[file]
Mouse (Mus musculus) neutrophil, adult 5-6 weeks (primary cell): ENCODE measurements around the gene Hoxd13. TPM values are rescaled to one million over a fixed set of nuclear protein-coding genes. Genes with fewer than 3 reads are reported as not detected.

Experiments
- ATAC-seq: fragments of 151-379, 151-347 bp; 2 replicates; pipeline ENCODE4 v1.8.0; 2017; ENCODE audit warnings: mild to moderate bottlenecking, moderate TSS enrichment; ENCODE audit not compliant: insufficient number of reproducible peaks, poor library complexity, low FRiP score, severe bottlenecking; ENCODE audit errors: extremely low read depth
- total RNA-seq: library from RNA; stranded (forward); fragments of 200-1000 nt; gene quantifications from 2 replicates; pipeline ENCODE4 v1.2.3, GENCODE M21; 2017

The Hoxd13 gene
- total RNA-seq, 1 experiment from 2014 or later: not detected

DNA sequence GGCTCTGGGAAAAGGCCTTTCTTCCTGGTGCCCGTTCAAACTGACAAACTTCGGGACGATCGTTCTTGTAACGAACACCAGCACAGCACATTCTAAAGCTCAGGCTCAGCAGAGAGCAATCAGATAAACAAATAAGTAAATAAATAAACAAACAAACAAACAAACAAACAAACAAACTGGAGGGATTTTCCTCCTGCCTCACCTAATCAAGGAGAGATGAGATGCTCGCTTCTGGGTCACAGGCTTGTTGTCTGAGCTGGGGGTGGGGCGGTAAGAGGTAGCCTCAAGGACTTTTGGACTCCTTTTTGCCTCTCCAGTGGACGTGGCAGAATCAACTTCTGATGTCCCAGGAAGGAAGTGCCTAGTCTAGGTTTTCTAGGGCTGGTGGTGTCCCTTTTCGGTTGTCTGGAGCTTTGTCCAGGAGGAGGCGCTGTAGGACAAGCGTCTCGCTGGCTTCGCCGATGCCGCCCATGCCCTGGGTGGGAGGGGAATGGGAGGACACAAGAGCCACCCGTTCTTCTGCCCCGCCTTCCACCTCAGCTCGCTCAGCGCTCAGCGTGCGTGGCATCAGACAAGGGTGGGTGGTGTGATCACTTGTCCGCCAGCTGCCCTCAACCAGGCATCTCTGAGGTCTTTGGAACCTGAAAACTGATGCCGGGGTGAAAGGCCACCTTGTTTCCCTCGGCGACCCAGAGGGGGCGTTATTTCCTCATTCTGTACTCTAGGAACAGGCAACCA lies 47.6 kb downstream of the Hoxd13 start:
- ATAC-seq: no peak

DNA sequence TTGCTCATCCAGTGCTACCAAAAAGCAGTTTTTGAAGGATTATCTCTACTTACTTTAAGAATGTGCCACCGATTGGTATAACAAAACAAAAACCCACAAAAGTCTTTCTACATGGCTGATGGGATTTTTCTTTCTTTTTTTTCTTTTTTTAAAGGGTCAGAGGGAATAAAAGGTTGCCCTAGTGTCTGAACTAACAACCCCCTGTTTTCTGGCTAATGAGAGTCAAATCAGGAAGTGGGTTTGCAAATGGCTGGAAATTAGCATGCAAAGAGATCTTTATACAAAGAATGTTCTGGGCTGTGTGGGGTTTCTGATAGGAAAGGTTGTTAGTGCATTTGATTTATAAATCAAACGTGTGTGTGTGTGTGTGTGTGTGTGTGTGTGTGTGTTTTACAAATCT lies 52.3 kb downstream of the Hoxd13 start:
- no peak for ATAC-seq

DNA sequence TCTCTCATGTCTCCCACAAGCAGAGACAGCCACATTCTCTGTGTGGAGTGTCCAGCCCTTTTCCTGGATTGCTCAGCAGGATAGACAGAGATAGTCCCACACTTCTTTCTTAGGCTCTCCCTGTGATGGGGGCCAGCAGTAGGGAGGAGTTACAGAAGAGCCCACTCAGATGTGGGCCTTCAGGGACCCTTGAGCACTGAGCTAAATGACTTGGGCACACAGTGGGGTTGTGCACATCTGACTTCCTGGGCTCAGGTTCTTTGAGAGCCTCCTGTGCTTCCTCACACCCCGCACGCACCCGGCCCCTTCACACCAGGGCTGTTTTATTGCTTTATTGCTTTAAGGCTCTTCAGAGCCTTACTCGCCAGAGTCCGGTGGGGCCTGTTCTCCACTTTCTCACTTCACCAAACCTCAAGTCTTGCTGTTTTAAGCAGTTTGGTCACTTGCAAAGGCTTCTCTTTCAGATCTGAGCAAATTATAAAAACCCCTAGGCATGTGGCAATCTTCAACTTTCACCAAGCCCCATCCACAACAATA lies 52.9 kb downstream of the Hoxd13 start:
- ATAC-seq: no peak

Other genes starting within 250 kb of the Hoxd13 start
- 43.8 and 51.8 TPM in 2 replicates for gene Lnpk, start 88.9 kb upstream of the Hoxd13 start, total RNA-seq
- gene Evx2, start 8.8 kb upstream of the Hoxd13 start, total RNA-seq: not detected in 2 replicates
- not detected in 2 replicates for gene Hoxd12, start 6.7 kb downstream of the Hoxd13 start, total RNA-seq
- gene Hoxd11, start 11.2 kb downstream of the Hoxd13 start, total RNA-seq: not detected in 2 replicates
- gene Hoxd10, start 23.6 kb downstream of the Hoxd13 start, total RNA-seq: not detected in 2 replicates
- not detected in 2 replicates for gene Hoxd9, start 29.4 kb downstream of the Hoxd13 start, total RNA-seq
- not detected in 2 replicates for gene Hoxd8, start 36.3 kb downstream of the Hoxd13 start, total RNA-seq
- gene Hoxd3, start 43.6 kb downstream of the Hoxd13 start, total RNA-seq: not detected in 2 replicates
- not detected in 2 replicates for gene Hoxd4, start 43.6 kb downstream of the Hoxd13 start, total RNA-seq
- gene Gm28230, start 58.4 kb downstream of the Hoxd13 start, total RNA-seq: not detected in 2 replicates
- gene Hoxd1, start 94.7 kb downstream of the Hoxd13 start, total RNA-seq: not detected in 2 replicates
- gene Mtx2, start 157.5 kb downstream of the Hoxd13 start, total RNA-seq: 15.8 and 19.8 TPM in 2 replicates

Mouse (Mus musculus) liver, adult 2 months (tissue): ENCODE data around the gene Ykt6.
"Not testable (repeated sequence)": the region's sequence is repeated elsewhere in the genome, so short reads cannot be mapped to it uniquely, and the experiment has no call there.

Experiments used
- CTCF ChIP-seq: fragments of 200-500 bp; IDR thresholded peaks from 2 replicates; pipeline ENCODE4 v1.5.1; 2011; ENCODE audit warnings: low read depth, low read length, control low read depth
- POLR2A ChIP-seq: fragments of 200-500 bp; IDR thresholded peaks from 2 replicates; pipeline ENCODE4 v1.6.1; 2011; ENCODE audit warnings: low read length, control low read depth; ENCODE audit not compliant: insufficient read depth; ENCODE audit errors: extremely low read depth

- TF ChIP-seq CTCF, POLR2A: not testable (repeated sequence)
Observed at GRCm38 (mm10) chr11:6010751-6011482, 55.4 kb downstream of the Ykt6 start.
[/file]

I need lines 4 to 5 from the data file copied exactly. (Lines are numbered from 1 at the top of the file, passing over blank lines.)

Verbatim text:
- total RNA-seq: library from RNA; stranded (forward); fragments of 200-1000 nt; gene quantifications from 2 replicates; pipeline ENCODE4 v1.2.3, GENCODE M21; 2017

The Hoxd13 gene